In days of old, before the arrival of the personal computer, computers were very large, larger than a washing machine, and demanded many hands to feed and maintain them.
After graduating from the University of Wales with a degree in Pure Maths, I’m working as a computer programmer for a major car manufacturer in the West Midlands, UK. The computers are IBM 360/370 machines, stored in a temperature-controlled, security-patrolled vault on the ground floor of the building, far below where I’m sitting. The computers are maintained by computer operators who wear white lab coats and carry disks the size of large dinner plates.
The building consists of three floors and houses the whole of our department, which is known as Management Information Systems. I work on the top floor, where the programmers, systems analysts, and management people live. I write programs in pencil on sheets that are passed on to the the punch card girls who live below me, on the first floor. The programs are typed onto the cards which are returned in a metal tray for testing. When designing the test data, we’re told to remember the slogan of ‘Garbage In, Garbage Out,’ and one purpose of the testing procedure is to check how the program responds if garbage is accidentally input. The test data is also typed onto punch cards and returned in a metal tray. Then, when all the cards are sitting together comfortably, which means lined up in the correct sequence, free of dirt and free of blemish, we pass our metal trays onto Data Processing. Data Processing is actually a real person called Joyce who feeds the punch cards into a terminal. And then we wait for the results. It’s an improbable hole in one if nothing goes wrong, so the next stage is debugging. This consists of wading through pages of printout – a dump of hexadecimal computer code – to identify what step in the program is causing the bug. The code will also tell us what’s stored in the computer’s memory, and we can then work out why the bug occurred. After testing for all eventualities (with good data and bad data), the programs are implemented on the machines downstairs.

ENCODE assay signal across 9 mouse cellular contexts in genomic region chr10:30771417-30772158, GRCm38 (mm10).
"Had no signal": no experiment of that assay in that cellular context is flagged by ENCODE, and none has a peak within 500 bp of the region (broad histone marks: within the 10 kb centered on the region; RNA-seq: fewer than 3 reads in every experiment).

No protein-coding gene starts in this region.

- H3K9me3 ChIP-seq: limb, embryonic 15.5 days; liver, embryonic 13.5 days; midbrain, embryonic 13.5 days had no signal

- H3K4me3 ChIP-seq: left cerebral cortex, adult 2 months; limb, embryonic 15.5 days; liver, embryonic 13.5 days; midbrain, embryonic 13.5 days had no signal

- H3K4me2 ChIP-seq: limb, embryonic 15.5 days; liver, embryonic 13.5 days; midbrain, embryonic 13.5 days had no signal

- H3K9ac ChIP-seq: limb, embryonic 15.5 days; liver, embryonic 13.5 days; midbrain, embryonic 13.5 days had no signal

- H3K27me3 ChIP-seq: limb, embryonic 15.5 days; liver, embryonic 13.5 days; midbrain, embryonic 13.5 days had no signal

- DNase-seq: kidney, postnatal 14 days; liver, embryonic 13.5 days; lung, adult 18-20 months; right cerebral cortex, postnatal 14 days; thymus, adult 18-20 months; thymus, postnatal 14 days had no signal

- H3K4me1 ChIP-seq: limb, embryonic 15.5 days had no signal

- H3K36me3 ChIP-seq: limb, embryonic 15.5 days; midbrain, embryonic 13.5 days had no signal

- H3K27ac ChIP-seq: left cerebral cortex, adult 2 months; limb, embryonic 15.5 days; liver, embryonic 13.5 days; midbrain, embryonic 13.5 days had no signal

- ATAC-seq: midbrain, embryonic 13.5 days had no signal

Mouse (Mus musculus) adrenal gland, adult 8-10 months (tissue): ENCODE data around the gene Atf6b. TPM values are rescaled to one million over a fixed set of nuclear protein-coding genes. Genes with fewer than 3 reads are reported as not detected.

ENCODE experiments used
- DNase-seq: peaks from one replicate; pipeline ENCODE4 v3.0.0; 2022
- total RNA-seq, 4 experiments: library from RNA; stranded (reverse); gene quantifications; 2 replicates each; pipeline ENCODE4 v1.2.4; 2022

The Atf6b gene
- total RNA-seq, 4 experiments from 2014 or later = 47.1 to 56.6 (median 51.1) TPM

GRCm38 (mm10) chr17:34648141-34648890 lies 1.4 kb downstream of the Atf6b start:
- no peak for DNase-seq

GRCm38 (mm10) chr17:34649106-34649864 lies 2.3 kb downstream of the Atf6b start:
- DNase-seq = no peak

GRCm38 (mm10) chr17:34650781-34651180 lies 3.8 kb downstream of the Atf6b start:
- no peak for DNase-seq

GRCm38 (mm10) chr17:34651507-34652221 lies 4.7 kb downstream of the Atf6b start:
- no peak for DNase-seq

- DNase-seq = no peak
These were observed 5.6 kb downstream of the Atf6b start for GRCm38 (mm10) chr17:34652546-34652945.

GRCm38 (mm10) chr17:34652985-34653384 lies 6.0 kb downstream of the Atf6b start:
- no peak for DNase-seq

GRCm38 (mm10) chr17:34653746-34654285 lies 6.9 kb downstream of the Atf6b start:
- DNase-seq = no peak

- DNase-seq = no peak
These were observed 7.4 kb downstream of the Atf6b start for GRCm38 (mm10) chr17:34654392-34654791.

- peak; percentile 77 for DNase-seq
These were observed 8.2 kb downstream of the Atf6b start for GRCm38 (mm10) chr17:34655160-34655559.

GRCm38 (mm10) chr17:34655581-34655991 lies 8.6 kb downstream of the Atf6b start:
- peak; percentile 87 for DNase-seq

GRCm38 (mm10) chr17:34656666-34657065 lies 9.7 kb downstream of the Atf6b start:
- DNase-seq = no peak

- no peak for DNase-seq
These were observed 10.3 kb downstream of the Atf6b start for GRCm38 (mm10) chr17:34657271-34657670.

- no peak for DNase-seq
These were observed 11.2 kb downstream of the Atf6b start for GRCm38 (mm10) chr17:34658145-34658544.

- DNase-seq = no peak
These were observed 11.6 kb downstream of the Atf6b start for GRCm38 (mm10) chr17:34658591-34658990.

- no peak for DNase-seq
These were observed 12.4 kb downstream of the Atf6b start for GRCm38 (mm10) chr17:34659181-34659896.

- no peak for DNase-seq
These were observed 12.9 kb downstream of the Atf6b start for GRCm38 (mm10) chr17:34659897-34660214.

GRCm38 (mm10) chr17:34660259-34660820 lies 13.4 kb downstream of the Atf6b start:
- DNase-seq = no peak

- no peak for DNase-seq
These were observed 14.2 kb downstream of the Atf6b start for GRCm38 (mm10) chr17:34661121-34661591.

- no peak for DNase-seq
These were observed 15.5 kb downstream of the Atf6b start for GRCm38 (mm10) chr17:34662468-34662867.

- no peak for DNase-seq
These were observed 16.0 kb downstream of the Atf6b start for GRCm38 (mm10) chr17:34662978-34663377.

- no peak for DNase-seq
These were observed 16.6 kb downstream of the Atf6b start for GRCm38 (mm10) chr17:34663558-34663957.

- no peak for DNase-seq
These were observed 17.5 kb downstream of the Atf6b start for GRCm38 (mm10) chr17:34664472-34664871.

But what happens to the punch cards when their job is done? I know what happens to some of them – they end up as roach material as a large portion of the staff here do like their recreational drugs. The operators work a shift pattern, and the night shift seem to be permanently stoned. The three floors rarely mingle socially however. There’s the snack trolley, there’s the canteen, and the office party at Christmas. And that’s when we get to meet the punch card girls…